“It’s a good day for a hike.” Bryon got behind the wheel and we headed toward Sedona. Since we had to be back in town for business later in the day, it had to be nearby and/or quick. The West Fork Trail was perfect!
Sedona is known for its cluster of vortexes (vortices?), or sites of energy concentration. Those who come to Boynton Canyon may seek the Kachina Woman or the spires. Bryon and I were not so ambitious: we pointed to the red rocks in the distance and decided, “Let’s go that way.”
Even the ranger admitted that the name of the trail is somewhat of a misnomer: “They call it the Island Trail, but it’s shaped like a peninsula.”
It is possible to visit all of the pueblos in a day, but we made two trips so we didn’t feel rushed. This is an even better idea if you want to visit in the summer and have the time. Bryon suggests that, because the days are longer, visit some of them in the morning, spend lunch in Flagstaff, and come back in the afternoon when it’s a little cooler. (Keep in mind that the Visitors’ Center closes at 5:30 p.m.–at least during the winter–so plan accordingly.)
Armed with a national parks pass, we set off to see how far we could go. Arizonans looking for winter sport amusements were heading for Snowbowl or Wing Mountain. Bryon and I wanted only a break from the excitement of getting our older son moved into a larger apartment so his younger brother could join him and start college. After a few days of wrangling with the registrar’s office and the apartment manager, why not blow off some steam at the nearest volcano?
As we predicted, we had the place (almost) to ourselves, encountering two families with children and a Forest Service ranger making her rounds.
“Hey, let’s go to that town where that guy from that band who started a winery …”
If that doesn’t ring a bell with you either, don’t worry: we had to consult the Font of Knowledge (i.e. Google) for something more specific. All we had to do was program the Garmin, and we were ready to go.
We left most of the snow behind in Flagstaff and decided to recharge before hiking around the town.
The Flatiron Cafe had opened that day under new management. Thanks to Jen and Amy, we enjoyed two lovely cups of cappuccino and some fresh carrot and ginger soup.
Happily resuscitated, we headed back out to explore.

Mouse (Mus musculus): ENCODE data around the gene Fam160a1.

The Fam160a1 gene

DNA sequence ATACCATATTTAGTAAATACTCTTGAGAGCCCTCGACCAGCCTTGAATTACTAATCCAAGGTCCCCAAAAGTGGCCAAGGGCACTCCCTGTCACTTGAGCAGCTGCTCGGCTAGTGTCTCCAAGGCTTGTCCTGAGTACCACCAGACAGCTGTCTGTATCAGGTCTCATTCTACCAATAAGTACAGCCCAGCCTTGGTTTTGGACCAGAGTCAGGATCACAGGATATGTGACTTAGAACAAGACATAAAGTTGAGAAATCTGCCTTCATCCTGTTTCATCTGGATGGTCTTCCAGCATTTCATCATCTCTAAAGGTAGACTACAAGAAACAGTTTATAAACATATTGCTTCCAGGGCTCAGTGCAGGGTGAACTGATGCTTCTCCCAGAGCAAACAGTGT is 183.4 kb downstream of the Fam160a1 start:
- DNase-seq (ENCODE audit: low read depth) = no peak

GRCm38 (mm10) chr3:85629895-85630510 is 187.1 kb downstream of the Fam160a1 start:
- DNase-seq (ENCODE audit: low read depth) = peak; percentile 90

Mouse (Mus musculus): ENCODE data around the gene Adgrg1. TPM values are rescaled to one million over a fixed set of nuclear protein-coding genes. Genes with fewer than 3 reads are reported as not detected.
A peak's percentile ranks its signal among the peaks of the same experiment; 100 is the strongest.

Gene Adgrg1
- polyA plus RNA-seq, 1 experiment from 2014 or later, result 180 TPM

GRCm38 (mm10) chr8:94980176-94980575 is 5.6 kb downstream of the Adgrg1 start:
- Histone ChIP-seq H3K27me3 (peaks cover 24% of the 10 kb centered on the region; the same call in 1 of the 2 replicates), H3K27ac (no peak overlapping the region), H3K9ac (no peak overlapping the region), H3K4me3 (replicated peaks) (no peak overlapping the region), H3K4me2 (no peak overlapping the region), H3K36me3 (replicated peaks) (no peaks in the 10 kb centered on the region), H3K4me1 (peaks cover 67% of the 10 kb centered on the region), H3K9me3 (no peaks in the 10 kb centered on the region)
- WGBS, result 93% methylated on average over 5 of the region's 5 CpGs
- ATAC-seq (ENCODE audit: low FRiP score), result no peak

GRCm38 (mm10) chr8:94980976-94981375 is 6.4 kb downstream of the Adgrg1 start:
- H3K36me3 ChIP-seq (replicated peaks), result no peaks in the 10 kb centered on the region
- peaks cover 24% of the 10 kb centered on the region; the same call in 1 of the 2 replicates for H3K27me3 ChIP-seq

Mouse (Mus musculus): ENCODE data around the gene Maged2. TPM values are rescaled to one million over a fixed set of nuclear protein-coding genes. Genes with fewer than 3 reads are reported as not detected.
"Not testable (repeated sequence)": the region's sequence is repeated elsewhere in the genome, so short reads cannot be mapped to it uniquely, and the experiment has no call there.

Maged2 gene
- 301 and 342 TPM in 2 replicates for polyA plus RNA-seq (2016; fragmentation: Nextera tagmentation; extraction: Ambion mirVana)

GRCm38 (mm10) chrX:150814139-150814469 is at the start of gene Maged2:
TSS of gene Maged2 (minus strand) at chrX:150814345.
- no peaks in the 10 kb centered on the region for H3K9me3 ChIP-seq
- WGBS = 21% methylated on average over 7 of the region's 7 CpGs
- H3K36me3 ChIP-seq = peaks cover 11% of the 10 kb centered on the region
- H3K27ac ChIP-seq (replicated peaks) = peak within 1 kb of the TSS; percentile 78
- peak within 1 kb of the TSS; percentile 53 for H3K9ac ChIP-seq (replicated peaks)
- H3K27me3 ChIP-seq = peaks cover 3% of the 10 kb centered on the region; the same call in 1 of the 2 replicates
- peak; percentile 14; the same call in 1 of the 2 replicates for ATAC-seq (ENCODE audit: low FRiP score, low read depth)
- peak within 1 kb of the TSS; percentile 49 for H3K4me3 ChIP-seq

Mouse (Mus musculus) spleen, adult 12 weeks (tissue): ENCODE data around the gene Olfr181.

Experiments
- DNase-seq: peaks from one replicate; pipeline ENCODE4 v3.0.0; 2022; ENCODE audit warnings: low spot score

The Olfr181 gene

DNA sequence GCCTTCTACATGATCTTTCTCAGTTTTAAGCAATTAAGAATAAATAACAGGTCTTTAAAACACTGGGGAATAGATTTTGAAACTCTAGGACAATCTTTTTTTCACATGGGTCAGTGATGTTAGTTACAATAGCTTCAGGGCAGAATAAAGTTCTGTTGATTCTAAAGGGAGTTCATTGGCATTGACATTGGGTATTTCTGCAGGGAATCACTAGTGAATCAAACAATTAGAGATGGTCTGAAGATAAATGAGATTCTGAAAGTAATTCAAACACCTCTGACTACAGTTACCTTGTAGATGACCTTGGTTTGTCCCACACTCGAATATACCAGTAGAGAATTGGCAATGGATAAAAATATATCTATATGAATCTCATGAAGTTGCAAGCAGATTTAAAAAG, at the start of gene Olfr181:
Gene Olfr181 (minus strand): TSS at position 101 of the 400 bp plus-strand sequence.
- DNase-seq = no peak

We found Nelly Bly, a shop that sells kaleidoscopes and art. Just think–over a hundred years ago, kaleidoscopes were considered cutting-edge home media.
The glowing reviews on Yelp (and other sites) had piqued my interest: “On my list of 1,000 Places to Eat Before You Die, this would be number one”; “Spectacular!”; “Authentic”. Such praises! Such pizza! Such a line!
The boys looked at us, and the decision was made: we opted for dinner, and the promise of culinary nirvana would have to wait for another day.
Six months later we came back for a second chance. This time there was no line in front of the restaurant (but it had been open less than an hour). We took the two seats open at the communal table, and understood part of the reason for that line: the place only seats two dozen at a time–tops.
The service was quick and friendly. The daily special, a white pizza with Brussels sprouts, red onions, and speck, arrived quickly.
Parts of this pizza were scorched so the toppings were not evenly baked. We also ordered a Margherita pizza, the classical Neapolitan combination of pomodoro sauce, mozzarella cheese, and basil.
The crust was slightly less scorched. The tomato sauce was simple, unencumbered by herbs or garlic. I thought of the jars of stewed tomatoes we have at home and the loads of basil we gave away this summer. What all those people were lining up for was … home cooking.
We shall never cease from exploration
And the end of all our exploring
Will be to arrive where we started
And know the place for the first time.